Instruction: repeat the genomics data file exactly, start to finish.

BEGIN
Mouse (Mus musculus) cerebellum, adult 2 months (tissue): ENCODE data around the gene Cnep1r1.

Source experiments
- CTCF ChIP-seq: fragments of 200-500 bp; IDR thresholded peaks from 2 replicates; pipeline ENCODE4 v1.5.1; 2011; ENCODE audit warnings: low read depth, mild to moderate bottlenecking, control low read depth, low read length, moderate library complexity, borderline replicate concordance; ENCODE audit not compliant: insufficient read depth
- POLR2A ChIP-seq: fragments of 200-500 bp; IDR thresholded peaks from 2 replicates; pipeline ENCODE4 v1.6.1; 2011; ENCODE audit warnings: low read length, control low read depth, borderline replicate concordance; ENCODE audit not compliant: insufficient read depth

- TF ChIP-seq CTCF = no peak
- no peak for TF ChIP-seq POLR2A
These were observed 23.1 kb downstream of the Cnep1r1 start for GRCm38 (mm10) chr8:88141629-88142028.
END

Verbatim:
Mouse (Mus musculus) cerebellum, adult 2 months (tissue): ENCODE data around the gene Cnep1r1.

Source experiments
- CTCF ChIP-seq: fragments of 200-500 bp; IDR thresholded peaks from 2 replicates; pipeline ENCODE4 v1.5.1; 2011; ENCODE audit warnings: low read depth, mild to moderate bottlenecking, control low read depth, low read length, moderate library complexity, borderline replicate concordance; ENCODE audit not compliant: insufficient read depth
- POLR2A ChIP-seq: fragments of 200-500 bp; IDR thresholded peaks from 2 replicates; pipeline ENCODE4 v1.6.1; 2011; ENCODE audit warnings: low read length, control low read depth, borderline replicate concordance; ENCODE audit not compliant: insufficient read depth

- TF ChIP-seq CTCF = no peak
- no peak for TF ChIP-seq POLR2A
These were observed 23.1 kb downstream of the Cnep1r1 start for GRCm38 (mm10) chr8:88141629-88142028.